“Ban the Box”
The new Maryland law, the Criminal Record Screening Practices Act (the Act), will take effect on February 29, 2020.
What are the details?
Under the Act, employers with at least 15 full-time employees may not, before the first in-person interview, require an applicant for employment to disclose whether the applicant has a criminal record or has had criminal accusations brought against the applicant. The Act applies not only to traditional employment, but also applies more broadly to “any work for pay and any form of vocational or educational training, with or without pay,” including contractual, temporary, seasonal, or contingent work, and work assigned through a temporary or other employment agency.
Under the Act, an employer may require an applicant to disclose during the first in-person interview whether the applicant has a criminal record or has had criminal accusations brought against the applicant.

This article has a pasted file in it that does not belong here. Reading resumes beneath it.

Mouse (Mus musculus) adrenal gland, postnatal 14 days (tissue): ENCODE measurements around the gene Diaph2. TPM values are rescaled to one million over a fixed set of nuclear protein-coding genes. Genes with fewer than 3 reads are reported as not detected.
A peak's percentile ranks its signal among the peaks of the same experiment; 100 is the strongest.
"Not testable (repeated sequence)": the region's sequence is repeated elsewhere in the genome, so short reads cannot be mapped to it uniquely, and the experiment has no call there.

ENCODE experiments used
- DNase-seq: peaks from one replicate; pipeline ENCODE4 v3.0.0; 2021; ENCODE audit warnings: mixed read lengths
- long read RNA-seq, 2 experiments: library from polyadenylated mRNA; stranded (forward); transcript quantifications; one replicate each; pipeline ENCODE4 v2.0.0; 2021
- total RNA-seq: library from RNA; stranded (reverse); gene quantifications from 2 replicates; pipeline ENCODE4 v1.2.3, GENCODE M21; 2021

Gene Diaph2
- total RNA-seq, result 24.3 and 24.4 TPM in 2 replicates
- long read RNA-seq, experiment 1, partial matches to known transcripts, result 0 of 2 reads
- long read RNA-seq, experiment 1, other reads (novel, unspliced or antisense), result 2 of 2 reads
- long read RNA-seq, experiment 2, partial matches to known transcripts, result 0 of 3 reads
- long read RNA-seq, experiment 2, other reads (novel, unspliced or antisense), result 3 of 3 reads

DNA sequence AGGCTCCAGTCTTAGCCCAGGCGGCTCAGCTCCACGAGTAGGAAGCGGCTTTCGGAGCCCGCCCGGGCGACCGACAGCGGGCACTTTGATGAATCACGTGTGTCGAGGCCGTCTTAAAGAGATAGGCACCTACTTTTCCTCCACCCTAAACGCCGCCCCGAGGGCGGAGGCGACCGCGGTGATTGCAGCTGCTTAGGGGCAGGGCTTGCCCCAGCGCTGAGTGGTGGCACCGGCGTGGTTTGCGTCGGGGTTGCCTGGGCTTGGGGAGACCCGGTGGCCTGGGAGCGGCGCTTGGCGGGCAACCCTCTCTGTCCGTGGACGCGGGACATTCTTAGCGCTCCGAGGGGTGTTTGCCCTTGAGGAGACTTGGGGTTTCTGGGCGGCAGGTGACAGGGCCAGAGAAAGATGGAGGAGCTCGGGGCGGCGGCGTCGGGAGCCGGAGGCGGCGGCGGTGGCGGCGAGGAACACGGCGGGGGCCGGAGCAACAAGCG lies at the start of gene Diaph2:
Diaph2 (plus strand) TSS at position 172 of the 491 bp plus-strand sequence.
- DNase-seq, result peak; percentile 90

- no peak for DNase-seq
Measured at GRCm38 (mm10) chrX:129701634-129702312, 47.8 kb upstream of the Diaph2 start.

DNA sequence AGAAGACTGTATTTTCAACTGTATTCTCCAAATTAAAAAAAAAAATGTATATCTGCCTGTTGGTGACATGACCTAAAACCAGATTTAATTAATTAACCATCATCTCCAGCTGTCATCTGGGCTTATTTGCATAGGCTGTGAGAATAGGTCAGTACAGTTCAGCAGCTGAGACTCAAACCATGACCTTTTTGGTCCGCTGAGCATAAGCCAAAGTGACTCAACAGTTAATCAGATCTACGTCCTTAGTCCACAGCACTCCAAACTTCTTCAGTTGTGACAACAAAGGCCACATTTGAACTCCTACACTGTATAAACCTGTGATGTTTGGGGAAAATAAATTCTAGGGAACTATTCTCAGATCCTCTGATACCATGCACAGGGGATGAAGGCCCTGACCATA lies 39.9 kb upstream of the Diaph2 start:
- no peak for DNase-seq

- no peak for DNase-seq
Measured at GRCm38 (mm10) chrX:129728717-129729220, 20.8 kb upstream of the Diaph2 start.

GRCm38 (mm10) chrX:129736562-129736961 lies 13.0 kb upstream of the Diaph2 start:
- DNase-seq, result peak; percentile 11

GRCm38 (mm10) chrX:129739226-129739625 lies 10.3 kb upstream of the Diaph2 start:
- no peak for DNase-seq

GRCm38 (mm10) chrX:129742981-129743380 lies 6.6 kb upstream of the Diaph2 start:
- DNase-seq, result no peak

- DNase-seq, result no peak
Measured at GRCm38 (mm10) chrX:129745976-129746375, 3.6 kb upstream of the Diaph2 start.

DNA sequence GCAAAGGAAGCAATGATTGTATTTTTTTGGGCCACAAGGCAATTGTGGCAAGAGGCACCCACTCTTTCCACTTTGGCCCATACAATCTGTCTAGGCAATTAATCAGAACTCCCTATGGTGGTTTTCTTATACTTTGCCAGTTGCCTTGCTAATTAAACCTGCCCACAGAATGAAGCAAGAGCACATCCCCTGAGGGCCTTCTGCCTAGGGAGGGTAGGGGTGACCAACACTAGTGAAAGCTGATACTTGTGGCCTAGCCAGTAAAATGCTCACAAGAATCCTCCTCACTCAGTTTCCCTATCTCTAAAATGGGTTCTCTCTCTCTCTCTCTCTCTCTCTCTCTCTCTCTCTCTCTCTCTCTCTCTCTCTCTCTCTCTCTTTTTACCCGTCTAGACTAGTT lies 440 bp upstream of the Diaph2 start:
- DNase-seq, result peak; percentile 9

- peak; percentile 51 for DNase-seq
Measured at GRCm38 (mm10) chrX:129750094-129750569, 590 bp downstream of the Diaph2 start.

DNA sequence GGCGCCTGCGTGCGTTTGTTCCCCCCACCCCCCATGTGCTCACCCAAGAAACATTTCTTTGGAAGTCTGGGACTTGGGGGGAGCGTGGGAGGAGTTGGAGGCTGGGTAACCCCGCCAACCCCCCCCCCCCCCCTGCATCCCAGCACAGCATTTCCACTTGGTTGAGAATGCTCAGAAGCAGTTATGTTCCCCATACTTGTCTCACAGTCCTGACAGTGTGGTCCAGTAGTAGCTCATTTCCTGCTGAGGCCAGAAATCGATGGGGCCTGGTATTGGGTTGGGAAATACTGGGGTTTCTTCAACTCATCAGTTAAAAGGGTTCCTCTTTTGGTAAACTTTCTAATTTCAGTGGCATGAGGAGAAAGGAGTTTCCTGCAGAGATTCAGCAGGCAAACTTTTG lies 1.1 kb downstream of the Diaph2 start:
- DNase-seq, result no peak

Employers also are prohibited from retaliating or discriminating against an applicant or employee as retribution for alleging a violation of the Act.
The Act does not apply to employers that provide programs, services, or direct care to minors or vulnerable adults. The Act also does not prohibit an employer from making a criminal record inquiry or taking other action that the employer is required or authorized to take under another federal or state law.
What do employers need to do?
- Review employment applications to ensure they do not include any prohibited inquiries about an applicant’s criminal history.
- Review their advertisements (paper and electronic) soliciting applications and remove any language that states applicants will not be considered for employment because of their criminal history.
- Educate key employees in the hiring process about the ordinance’s requirements.
- Update forms and practices for inquiring into an applicant’s criminal record, after the initial employment application process is completed.
For each subsequent violation, in the Commissioner’s discretion, the Commissioner may asses a civil penalty of up to $300.